Tags / dumpsite
Another group of waste pickers, most of them coming from the surrounding slums of Dandora and Korogocho, strives to collect as much recyclable garbage as they can, for they will only be paid by weight. They usually get 2Ksh (less than 0.02 Euros) per kilo of glass and 24 Ksh (around 0.2 Euros) per kilo of plastic and therefore in a good day they can make up to 300Ksh or 400Ksh.
Esther Muthoni, age 62, takes a break after working uninterruptedly for almost four hours. She has been going to the dumpsite since her husband passed away and left her without any income source. Although she doesn’t know how to read, she likes to look at the pictures of her book over and over again.
A man scavenges for scrap metal, one of the most coveted things in the Dandora dumpsite due to its high prices. The easiest way to find it is burning the garbage, which usually expose the waste pickers to the poisonous smoke emanating from the heaps of rubbish.
Hundreds of storks overfly the dumpsite looking for leftovers. The last attempt made by the City Council to move the Dandora dumpsite to another location failed because the new location was nearby the Jomo Kenyatta International Airport and the huge presence of these birds could have caused security problems with the air traffic.
Two trucks full of garbage head to the dumpsite through the main access road. Around 200 trucks, loaded with an average of between 4 and 5 tons of rubbish, come every day and pay 100Ksh (0.9 Euros) per ton to the City Council.
A man waits near the Nairobi River, which flows along the east side of the dumpsite, for the burning garbage to be completely consumed and collect the remaining scrap metal. This process generates toxic fumes and pollutes the river, significantly increasing the risk of airborne and waterborne diseases both for the waste pickers and for the neighbours.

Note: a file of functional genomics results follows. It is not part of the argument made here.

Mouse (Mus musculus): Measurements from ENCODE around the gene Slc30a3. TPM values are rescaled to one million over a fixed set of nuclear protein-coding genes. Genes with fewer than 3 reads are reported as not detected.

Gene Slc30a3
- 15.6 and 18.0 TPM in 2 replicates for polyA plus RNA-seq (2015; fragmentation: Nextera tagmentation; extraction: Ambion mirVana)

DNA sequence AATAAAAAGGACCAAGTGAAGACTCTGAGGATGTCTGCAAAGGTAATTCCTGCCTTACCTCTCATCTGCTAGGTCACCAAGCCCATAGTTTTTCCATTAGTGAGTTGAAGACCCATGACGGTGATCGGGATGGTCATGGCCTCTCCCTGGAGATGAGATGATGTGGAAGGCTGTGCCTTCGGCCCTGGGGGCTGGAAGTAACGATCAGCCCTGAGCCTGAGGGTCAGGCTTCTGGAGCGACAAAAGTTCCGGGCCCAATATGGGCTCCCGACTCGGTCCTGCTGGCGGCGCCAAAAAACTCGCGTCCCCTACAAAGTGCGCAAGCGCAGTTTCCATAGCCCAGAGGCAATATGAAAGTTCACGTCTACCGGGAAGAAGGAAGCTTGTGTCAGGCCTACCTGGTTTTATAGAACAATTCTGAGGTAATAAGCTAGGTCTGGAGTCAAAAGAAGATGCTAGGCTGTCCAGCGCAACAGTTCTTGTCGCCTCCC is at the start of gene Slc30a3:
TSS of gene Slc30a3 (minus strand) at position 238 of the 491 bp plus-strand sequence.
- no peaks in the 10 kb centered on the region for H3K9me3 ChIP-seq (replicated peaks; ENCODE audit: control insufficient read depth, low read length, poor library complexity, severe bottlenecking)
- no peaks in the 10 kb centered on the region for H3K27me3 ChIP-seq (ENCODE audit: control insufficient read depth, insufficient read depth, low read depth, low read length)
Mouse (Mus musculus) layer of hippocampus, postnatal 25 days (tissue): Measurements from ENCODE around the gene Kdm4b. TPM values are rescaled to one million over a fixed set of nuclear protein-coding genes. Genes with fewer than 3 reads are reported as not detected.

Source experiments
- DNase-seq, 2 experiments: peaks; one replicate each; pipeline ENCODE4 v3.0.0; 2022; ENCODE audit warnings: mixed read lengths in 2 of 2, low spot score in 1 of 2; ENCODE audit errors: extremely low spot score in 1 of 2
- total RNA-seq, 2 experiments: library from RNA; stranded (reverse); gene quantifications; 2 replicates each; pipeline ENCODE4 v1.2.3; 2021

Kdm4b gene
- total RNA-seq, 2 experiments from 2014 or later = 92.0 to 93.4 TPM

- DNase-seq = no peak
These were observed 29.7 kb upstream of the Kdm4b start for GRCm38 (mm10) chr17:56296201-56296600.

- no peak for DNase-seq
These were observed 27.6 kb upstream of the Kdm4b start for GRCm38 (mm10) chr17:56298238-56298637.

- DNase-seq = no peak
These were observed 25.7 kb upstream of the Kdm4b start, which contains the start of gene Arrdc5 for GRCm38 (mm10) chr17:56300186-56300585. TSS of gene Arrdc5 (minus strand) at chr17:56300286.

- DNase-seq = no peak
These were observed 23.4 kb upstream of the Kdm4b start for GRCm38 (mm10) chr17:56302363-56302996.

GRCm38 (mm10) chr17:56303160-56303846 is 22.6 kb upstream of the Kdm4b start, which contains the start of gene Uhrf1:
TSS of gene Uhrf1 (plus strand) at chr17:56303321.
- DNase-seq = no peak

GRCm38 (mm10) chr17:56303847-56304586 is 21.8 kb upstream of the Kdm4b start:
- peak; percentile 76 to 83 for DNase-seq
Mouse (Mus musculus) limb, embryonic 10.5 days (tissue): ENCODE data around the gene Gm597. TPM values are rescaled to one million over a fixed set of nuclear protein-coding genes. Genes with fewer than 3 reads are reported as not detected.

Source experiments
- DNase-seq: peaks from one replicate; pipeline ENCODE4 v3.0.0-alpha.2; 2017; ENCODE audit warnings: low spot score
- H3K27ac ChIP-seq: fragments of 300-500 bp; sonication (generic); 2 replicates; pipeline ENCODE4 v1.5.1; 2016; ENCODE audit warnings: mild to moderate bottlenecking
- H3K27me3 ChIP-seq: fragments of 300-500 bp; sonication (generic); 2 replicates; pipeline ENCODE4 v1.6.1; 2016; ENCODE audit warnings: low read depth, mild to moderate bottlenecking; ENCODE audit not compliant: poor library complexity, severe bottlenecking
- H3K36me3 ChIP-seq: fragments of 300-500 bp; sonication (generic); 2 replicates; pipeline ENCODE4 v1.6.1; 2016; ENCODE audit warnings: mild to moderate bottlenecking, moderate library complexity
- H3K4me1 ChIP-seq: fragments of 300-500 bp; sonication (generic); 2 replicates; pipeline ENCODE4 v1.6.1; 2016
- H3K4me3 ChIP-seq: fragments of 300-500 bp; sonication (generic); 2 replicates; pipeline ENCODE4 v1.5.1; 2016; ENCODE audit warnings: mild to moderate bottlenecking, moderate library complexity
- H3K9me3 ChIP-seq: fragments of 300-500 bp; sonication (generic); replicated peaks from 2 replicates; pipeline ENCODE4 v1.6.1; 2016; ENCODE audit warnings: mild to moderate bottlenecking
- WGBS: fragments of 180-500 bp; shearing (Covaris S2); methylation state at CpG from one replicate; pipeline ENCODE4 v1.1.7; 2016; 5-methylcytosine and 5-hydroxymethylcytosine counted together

Three boys await the arrival of the garbage trucks coming from the Hilton Nairobi and other luxury hotels to search for some leftovers. Even though children are not supposed to be allowed in the dumpsite, many street boys sneak in at sunset and try to get something to eat before the sun goes down.
A bulldozer stirs the garbage to facilitate the search of all the waste dumped in the rubbish tip. The waste pickers follow it and comb the cleared area to collect anything of value.
A "Pallaquera" (a woman who selects stones from the mine dumps) prepares a shot of an alcoholic drink during a break in La Rinconada, Ananea, Peru.
A "Pallaquera" (a man who selects stones from the mine dumps) is pictured at work in La Rinconada, Ananea, Peru.
17 January 2013. La Rinconada: "Pallaqueras" (women who select stones from the mine dumps) eat and rest outside their huts during a break in La Rinconada, Ananea, Peru.
La Rinconada was a nice, quiet rural village in Peru’s Los Andes range twenty years ago. However, the economic crisis in the country and the discovery of gold changed the town completely during the nineties. Now, it is a crowded place where thousands of the poor from all over South America frequently immigrate looking for opportunity. The precious metal has transformed La Rinconada into a chaotic village of nearly 50,000 inhabitants (four times more than the past) with a serious lack of social services. The increase in the price of gold (25% last year and 600% in ten years) has pushed many more people to move up there.
Nowadays, the landscape in La Rinconada is full of metallic shelters built without official permits. There is no pavement, sewers and running water. It is full of rubbish and defecation everywhere. It is now a place with serious problems of alcoholism, drugs and crime. The police is nearly absent and illegal prostitution is always present. The use of mercury to separate gold from rock has created a high level of pollution that provokes aggressiveness among the population. This, added to the fact that La Rinconada is about 6,000 meters altitude, causes also breath sicknesses (especially among children) and the local clinic covers just 10% of the needs. Despite some apparent efforts of the local administration, the situation is getting worse year by year.
Photo by Albert González Farran.
A "Pallaquera" (a woman who selects stones from the mine dumps looking for gold) takes a rest outside her shelter in La Rinconada, Ananea, Peru.
Pallaqueras (women who select stones from the mine mines looking for remains of gold) are pictured during their work in La Rinconada, Ananea, Peru.
Engineer Wilfredo Menéndez shows a piece of gold in his office in the headquarters of Corporación Minera Ananea, the company that owns all goldmines in La Rinconada, Ananea, Peru.
29 September 2009. Pallaqueras (women who select stones from the mine mines looking for remains of gold) are pictured during their work in La Rinconada, Ananea, Peru.